Obama's Idaho 

Obama's Idaho

There were a few tell-tale signs Saturday afternoon at The Connector House of Catfish and Ribs on 16th Street: The long-hair biker guy from the Peace Coalition was there. An older New York-accented gentleman with a "Bush Lied" button was munching fries at a corner table. A few white hip-hop artists sat restlessly near the bar. An older black woman asked for patience as she cooked catfish in the back as quickly as she could. But a scan of the standing-room-only crowd revealed few other obvious Idahoans for Obama.

"I'm just a little line-cook-slash-student," said Reggie Holmquist, a sophomore political science student at Boise State and spokesman for the newly formed group. Idahoans for Obama, with its hub, Idahoansforobama.org, is one of hundreds of electronically-organized committees that have sprouted across the country to support Illinois Sen. Barack Obama for the Democratic presidential nomination. Their goal: Bring Obama to Idaho.

At press time, 110 people had demanded, via www.eventful.com, that Obama visit Boise. It's a site the Obama campaign is apparently tracking to gauge grassroots Internet support. The Idaho Obamans had raised about a quarter of their $2,000 goal for Obama campaign contributions, though they likely picked up more through raffle ticket sales at the Saturday event.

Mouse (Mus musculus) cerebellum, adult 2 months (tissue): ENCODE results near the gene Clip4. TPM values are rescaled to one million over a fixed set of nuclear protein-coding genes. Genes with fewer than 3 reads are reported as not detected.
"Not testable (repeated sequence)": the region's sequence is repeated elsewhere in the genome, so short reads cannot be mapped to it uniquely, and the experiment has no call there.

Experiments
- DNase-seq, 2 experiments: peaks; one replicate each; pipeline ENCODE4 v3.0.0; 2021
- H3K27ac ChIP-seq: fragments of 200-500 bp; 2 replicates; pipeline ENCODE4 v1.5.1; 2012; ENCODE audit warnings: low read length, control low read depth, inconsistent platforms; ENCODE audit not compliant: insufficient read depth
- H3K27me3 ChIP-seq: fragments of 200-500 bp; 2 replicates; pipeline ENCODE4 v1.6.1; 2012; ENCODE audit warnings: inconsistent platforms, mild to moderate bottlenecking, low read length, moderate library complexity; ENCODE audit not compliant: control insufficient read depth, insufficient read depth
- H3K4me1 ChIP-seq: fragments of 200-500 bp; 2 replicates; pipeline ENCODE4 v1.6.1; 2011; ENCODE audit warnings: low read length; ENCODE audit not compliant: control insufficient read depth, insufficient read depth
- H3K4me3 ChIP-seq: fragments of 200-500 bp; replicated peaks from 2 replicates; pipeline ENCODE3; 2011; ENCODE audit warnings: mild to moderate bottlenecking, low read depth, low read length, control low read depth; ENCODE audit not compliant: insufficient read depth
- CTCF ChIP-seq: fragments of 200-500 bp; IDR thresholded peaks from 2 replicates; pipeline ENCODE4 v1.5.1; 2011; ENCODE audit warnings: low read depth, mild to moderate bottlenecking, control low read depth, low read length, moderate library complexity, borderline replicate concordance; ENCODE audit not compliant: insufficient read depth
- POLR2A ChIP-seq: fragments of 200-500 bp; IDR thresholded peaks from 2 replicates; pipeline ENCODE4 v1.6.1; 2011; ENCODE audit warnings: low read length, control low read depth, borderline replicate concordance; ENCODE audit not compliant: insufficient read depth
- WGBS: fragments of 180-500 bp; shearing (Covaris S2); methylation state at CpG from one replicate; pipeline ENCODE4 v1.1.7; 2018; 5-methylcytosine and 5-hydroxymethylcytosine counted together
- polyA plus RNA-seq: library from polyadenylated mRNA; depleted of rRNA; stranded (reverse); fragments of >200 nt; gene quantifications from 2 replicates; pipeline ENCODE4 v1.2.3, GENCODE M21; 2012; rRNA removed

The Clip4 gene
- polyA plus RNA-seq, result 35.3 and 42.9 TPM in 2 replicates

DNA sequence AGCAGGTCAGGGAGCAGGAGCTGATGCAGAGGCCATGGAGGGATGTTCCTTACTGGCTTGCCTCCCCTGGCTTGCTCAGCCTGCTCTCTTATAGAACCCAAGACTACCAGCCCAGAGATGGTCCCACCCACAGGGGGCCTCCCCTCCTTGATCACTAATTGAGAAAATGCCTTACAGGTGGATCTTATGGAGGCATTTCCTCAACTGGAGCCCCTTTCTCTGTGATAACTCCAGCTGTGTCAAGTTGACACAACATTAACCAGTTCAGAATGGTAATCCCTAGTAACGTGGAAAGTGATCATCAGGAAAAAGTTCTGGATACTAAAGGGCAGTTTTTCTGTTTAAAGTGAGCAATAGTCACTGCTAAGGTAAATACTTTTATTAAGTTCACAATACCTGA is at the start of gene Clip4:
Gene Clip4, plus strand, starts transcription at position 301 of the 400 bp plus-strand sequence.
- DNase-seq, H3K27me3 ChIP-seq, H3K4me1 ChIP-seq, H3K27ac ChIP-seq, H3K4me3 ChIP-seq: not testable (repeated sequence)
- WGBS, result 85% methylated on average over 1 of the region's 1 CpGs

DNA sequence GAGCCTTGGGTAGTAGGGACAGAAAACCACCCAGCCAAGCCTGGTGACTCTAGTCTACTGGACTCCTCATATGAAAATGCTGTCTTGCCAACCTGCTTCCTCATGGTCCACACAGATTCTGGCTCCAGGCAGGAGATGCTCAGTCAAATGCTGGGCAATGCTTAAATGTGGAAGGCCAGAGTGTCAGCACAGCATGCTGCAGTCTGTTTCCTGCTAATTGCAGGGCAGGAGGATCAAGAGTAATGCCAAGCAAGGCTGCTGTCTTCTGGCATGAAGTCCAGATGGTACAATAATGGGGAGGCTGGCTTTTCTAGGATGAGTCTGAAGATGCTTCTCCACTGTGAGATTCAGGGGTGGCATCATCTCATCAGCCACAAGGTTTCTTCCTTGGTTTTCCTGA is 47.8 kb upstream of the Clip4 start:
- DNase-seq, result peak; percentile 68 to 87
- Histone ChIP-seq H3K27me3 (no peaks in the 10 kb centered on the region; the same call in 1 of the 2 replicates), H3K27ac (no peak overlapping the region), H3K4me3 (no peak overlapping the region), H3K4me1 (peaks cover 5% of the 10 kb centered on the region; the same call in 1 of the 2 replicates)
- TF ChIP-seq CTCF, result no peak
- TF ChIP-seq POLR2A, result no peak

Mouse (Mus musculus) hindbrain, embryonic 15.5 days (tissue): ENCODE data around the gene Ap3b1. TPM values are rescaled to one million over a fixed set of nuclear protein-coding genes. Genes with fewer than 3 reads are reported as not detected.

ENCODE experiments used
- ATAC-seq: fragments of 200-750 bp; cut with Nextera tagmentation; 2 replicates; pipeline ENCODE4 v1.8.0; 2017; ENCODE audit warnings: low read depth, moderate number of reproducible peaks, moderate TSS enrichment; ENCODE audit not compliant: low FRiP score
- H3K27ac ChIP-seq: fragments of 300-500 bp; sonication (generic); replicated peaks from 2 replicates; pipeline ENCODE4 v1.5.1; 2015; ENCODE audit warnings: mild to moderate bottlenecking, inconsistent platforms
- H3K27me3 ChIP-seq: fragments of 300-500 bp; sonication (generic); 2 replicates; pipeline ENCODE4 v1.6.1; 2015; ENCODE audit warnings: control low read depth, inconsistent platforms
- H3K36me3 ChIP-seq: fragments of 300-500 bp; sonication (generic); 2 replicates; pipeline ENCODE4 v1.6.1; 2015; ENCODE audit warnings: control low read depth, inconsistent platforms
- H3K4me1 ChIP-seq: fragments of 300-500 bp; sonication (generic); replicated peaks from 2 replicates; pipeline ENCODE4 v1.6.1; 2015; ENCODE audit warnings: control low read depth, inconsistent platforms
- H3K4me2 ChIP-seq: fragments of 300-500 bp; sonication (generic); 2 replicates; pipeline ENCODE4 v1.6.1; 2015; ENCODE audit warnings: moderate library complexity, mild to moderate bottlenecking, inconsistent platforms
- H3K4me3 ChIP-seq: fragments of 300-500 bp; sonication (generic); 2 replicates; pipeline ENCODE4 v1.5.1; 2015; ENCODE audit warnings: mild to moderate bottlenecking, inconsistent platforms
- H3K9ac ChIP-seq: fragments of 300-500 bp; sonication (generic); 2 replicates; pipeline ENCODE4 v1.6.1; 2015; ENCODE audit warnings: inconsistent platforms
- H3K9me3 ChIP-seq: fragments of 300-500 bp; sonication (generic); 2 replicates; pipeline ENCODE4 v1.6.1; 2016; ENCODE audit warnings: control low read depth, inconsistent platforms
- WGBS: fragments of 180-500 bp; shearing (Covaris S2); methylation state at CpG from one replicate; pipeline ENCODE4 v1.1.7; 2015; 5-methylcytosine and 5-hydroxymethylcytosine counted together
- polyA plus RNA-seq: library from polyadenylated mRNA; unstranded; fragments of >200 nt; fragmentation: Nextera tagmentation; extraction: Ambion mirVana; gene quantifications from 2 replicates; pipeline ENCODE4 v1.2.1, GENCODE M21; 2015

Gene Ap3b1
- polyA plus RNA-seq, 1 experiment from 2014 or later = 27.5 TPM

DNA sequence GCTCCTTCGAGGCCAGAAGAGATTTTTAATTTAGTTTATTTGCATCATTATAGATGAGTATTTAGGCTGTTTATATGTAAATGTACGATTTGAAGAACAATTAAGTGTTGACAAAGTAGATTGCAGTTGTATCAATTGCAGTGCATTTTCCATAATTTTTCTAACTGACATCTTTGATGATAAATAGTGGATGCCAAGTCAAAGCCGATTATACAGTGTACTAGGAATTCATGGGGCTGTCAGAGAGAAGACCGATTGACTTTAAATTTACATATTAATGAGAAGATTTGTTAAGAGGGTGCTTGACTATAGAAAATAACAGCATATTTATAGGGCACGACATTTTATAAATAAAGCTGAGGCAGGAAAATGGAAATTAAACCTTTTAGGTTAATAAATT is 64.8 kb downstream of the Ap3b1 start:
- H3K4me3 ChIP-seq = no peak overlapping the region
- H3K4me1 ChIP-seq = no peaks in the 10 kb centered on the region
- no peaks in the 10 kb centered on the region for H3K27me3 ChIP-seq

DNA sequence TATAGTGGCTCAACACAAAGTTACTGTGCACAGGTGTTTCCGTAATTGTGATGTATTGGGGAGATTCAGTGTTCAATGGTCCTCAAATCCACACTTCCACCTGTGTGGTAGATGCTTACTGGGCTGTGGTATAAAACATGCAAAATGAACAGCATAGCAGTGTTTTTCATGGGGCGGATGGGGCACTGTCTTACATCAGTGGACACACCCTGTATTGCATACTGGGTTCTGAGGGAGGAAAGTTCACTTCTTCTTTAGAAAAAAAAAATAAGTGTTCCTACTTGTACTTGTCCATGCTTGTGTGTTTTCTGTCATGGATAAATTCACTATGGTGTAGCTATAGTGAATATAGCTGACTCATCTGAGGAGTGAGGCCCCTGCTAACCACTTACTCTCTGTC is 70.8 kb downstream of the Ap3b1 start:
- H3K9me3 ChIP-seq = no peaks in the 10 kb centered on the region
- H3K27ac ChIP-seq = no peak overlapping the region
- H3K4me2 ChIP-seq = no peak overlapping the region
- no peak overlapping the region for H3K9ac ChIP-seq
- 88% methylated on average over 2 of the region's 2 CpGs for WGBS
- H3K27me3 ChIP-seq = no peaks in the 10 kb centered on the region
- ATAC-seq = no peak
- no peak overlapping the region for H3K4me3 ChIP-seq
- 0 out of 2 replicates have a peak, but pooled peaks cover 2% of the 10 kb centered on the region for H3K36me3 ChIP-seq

It's a far cry from the $1,000-a-plate Mitt Romney event at the Crystal Ballroom last month. Romney, a GOP candidate with the endorsement of Idaho Sen. Larry Craig, has been to Idaho three times in the past year.

But the Obama crowd revealed some interesting trends. It was Cheryl Mills' first political event ever. Mills, who brought her 7-year-old daughter to the rally, said she generally votes progressive, but feels that she needs to get out and support a candidate this time.

"He's out there swimming upstream," she said of Obama. "I want to do something."

Bryn Vickery, who voted for Bush twice, said the utter failure of the war in Iraq is swinging her, and many of her Southern Baptist 20-something friends, across party lines.

"I think we need a minority president," she said. "That's why I like Obama." Many in the crowd described Obama as "fresh" and "refreshing." Even cute. Or JFK-like.

Though Democratic blogger Julie Fanselow ran the technology at the event, there was no sign of the Idaho Democratic Party, and party officials were surprised at the turnout.

"The groups that coalesce around presidential candidates are often people who aren't party stalwarts or activists and instead are inspired by the personality of a candidate," said Brian Cronin, chairman of the Ada County Democrats. "I think it's terrific that such a large political group is forming completely independent of the party."

Cronin has Obama's book by his bed and was invited to speak at the Obama event, but could not make it.

Chantrice Thomas, whose family runs The Connector, loves Obama, but does not think he will gather much steam in Idaho.

"If people vote for Obama it will surprise me," she said. "It's not a racist thing, it's a Republican thing."

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Nathaniel Hoffman

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